George Whittell, a playboy who inherited money from his real estate mogul grandparents during the California Gold Rush of the 1850s, was one of those lucky few. Known for hosting wild parties filled with casino showgirls and zooming around the lake in his 55-foot wooden yacht called The Thunderbird, Whittell led a life of luxury. Just before the infamous stock-market crash of 1929, he liquidated $50 million, securing his wealth in the nearing time of destitution that was to become the Great Depression.
In the early 1930s, Whittell purchased 27 miles of Lake Tahoe shoreline on the Nevada side — avoiding California property taxes — where he constructed the Thunderbird Lodge. The elite architecture of “the castle,” which is still preserved on the East Shore of Lake Tahoe, incorporates Italian ironworkers, Norwegian woodworkers, and Native American stone masons. There are also five additional guest houses modeled after the peaked-roof stature of the main house. Also on the premises were pools, waterfalls, and streams, all connected by intricate stone paths. Similar architecture and intricate landscaping are found in today’s lakefront mansions of Incline Village.
In 1928, Lora J. Knight bought 240 acres of land from the William Henry Armstrong family for $250,000, settling on Emerald Bay’s nestled cove as her property of choice. Knight’s first husband, James Henry Moore, was a successful businessman in the world of steel before becoming part of a merger of bakeries that formed the company later known as Nabisco. Moore died in 1923, leaving a large fortune to his widowed wife.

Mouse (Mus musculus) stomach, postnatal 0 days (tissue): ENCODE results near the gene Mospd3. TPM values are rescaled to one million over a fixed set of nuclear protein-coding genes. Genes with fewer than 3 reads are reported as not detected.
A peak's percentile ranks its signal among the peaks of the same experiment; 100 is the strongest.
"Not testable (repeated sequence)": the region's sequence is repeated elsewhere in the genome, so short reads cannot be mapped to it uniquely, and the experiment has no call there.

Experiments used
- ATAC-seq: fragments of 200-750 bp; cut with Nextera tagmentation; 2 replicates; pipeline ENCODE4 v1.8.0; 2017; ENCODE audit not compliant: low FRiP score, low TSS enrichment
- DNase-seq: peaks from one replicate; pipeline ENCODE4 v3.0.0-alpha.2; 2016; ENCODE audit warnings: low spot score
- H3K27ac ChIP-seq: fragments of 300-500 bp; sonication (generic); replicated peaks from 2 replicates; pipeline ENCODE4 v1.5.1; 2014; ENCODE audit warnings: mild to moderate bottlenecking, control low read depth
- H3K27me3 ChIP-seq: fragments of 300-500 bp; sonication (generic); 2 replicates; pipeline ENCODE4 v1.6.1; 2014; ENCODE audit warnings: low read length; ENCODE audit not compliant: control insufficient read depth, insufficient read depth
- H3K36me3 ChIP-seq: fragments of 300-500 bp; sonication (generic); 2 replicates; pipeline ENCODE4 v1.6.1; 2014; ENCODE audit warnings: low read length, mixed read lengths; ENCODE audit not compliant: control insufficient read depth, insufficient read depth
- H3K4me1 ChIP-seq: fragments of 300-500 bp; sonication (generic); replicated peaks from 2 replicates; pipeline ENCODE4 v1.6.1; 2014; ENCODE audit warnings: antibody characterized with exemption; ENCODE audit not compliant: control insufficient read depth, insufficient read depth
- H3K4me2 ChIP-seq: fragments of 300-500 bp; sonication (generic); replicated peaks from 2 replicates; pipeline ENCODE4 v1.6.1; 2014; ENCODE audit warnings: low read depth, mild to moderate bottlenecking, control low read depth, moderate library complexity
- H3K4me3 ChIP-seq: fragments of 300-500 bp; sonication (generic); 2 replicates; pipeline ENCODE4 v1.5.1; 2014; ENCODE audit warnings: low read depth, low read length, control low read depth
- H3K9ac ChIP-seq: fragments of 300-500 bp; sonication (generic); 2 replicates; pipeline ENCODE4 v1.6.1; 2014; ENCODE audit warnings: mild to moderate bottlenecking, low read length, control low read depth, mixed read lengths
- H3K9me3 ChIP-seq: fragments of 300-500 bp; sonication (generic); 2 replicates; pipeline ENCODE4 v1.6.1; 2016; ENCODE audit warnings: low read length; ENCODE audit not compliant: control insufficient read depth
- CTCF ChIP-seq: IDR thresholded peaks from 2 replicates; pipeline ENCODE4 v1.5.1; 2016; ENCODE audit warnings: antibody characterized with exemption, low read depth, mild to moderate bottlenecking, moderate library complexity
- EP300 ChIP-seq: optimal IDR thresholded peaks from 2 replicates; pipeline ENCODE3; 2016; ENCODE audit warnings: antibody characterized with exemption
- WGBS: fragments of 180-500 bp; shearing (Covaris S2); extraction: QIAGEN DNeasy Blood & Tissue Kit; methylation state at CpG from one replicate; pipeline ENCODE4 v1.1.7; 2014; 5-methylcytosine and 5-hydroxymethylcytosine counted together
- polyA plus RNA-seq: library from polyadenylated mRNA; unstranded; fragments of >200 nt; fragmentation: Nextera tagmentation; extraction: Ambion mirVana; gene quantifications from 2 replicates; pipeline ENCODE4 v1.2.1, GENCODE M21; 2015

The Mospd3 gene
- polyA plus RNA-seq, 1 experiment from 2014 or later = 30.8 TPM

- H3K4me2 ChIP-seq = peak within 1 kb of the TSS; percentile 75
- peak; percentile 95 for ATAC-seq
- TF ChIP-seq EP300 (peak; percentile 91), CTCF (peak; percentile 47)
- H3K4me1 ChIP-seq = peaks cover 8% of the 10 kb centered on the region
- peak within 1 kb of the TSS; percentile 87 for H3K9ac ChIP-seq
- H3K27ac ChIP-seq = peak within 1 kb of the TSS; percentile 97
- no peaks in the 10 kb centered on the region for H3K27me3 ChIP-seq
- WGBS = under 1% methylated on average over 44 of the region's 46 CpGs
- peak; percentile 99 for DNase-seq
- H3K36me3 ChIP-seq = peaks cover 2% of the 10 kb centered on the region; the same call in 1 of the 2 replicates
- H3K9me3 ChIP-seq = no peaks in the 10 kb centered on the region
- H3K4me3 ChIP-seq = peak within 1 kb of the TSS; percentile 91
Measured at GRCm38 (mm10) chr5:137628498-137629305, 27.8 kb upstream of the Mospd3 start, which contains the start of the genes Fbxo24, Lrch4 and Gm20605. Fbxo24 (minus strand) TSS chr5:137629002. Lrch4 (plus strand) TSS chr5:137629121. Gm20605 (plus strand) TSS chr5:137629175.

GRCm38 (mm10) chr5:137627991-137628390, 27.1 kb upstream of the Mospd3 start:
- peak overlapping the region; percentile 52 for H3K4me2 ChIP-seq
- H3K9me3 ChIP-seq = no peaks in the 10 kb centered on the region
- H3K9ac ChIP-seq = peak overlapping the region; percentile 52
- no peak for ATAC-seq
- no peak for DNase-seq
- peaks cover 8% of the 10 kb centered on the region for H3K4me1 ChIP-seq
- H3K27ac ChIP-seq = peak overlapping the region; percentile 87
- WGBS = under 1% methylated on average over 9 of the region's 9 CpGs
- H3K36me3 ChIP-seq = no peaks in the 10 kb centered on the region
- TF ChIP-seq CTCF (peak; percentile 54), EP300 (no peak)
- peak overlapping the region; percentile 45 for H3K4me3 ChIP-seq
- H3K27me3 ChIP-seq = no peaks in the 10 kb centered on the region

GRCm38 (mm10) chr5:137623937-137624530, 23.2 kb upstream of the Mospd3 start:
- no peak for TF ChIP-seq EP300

Her mansion, the renowned Vikingsholm, was built in 1929 and modeled after architecture she saw while traveling in Sweden, Finland, Norway, and Denmark. Vikingsholm features Scandinavian-style sod roofs and designs derived from 11th-century wooden churches in Norway and was furnished with antique treasures from Knight’s travels abroad. She also owned the small island in the middle of Emerald Bay, Fannette Island, where she built a miniature stone castle called the “Tea House.” Fannette Island continues to be a summer attraction for kayakers, paddle boarders, jet skiers, and swimmers alike.
In 1923, John Drum, president of the American Trust Company, which later merged into Wells Fargo Bank, purchased a lakefront property on Sugar Pine Point. The main building of the home was built with Port Orford Cedar logs from Oregon, which were known for being rot-resistant, to hopefully endure through decades of Sierra Nevada weather. The private estate has 10 acres of lakeshore property and includes three guest cottages, a modern four-bedroom lakefront home, a boat house, a tennis court, and two piers.
If Whittell’s Thunderbird was in the East Egg, Knight’s Vikingsholm and Drum’s estate were surely in the West Egg. Was there a blinking green light and a woman named Daisy in the mix? The jury’s still out, Old Sport.
Main Image Caption: WHITTELL’S THUNDERBIRD LODGE: George Whittell’s “castle,” located on the east shore of Lake Tahoe. Photo courtesy Thunderbird Lake Tahoe